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So what is your process like? Where do you source things from? How did you learn about resin? 

 

Well okay, I literally just came from the pack windows where I got some dead bugs. These are some ladybugs and bees. 

I started making bee jewelry. This whole semester, I’ve been taking a little break, because I've just been crazy busy with other stuff. But, I have flowers and stuff pressed and ready to go. I'm mostly a writer and a theatre performer. This is definitely like a side hustle but a lot of my art is about the cool little  things and being like: “Yo, let me put this on a stage or put this in an earring.” When I was little, I remember reading a book about packrats and I was like, Yo, I want to be a packrat when I grow up. 

 

What's a packrat?

 

Literally it's the type of rodent that just like collects shiny things and puts them into the den. 

 

Like a magpie bird? 

 

Yes! I want to be a magpie. And so I see something, and I envision it as an earring.  I literally go on little flower raids around campus. I won't take too many things, but just one little thing from here and there. Flower earrings are my favorite to make. I love the idea of preservation, ethical preservation or sometimes, you know, the ephemerality of a moment is beautiful, but sometimes holding on also is-- it's about finding that line. And I'm really interested in the tenderness and the intimacy of it alI. I bring all these ideas to life, and trim everything by hand.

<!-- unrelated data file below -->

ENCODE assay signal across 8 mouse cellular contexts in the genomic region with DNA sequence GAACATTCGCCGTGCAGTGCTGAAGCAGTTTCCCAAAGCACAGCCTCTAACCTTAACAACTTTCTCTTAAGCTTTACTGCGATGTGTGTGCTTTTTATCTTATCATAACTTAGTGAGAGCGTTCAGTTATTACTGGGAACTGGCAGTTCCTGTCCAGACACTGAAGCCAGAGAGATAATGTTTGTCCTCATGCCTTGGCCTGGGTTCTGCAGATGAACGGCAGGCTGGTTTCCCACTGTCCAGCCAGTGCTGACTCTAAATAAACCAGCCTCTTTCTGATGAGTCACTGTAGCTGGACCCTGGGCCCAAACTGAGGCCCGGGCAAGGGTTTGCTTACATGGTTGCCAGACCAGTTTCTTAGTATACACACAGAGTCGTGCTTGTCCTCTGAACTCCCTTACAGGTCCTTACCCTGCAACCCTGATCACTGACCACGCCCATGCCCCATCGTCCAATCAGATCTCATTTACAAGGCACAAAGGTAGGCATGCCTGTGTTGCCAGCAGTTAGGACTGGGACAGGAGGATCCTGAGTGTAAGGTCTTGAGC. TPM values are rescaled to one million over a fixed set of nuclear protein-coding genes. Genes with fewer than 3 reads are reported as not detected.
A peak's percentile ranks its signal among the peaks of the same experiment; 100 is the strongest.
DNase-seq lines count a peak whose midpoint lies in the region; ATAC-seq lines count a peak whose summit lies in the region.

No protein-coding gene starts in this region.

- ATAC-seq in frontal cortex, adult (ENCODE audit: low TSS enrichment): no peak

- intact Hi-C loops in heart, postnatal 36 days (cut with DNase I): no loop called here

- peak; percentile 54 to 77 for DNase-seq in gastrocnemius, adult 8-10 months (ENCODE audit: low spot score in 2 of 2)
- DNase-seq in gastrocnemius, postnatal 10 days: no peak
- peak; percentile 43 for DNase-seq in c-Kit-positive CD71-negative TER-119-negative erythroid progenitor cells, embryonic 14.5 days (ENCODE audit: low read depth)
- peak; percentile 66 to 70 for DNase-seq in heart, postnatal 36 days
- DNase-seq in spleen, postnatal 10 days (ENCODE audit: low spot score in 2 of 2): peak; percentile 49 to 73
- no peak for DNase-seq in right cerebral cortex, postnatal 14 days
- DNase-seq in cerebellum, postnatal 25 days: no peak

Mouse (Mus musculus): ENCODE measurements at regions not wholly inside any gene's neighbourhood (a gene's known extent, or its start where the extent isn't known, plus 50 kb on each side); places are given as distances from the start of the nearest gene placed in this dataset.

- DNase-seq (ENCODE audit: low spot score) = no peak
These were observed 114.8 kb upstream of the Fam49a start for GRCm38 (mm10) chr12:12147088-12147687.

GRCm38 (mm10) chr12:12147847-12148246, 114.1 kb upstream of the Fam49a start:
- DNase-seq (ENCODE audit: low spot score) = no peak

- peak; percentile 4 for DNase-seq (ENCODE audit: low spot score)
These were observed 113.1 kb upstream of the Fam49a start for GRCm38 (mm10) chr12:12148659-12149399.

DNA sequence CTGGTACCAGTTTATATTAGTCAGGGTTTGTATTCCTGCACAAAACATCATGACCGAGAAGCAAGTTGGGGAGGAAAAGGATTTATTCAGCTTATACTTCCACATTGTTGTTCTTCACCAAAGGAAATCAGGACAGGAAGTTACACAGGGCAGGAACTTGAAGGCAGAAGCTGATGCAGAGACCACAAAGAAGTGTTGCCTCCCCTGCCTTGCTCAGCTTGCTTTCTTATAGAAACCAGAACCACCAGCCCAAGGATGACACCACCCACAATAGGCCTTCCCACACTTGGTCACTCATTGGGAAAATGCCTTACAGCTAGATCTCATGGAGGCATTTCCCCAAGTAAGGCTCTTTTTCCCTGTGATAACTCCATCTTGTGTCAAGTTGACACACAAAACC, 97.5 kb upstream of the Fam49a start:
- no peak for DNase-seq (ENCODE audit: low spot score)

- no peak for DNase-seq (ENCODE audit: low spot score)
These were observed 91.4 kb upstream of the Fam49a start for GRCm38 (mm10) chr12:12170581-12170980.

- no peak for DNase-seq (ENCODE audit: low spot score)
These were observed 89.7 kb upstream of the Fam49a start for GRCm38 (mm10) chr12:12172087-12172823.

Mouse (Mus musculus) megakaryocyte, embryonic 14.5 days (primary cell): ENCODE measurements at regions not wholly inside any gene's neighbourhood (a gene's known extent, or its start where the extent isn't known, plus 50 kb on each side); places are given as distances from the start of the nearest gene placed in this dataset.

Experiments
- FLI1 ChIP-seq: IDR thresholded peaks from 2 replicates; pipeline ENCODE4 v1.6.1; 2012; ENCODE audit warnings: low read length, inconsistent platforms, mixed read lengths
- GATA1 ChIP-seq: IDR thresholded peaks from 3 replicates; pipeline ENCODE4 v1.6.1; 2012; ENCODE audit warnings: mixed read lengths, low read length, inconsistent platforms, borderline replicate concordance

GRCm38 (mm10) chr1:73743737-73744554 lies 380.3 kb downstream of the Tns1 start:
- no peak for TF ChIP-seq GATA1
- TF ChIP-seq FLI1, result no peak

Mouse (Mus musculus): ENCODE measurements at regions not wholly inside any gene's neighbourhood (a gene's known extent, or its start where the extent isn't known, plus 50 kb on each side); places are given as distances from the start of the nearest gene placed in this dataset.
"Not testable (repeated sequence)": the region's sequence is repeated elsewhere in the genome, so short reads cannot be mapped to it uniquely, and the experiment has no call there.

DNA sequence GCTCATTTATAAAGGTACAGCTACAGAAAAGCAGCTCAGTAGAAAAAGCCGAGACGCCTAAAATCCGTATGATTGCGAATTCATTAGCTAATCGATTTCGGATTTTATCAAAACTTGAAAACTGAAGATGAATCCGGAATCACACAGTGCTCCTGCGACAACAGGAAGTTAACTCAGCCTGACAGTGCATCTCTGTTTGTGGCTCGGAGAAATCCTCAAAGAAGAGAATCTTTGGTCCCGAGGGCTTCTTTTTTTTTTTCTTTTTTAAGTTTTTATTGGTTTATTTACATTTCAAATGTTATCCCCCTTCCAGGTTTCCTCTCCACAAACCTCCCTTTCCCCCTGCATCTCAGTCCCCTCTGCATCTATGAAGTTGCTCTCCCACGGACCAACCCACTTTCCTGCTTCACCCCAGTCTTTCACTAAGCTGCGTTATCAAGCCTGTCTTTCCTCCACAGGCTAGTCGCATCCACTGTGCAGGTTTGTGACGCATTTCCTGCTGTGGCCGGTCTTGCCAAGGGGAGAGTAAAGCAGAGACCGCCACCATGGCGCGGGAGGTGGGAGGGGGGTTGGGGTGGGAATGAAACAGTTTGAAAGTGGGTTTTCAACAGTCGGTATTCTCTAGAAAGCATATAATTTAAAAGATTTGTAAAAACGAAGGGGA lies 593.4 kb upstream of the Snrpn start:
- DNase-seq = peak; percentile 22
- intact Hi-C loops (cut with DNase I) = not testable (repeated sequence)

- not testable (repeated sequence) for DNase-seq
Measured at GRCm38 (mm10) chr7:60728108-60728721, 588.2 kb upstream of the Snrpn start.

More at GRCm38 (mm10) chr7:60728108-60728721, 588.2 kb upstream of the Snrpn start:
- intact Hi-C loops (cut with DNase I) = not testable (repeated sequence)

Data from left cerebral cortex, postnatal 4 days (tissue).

Other people resonate with things I don’t necessarily understand, and that also is beautiful. I just sold a pair of bay leaf earrings to somebody who's Russian, and they're very big about Russian cuisine. It meant a lot to them. I did not know any of that. But, I'm so glad that I thought bay leaves are cool because that object impacted a person.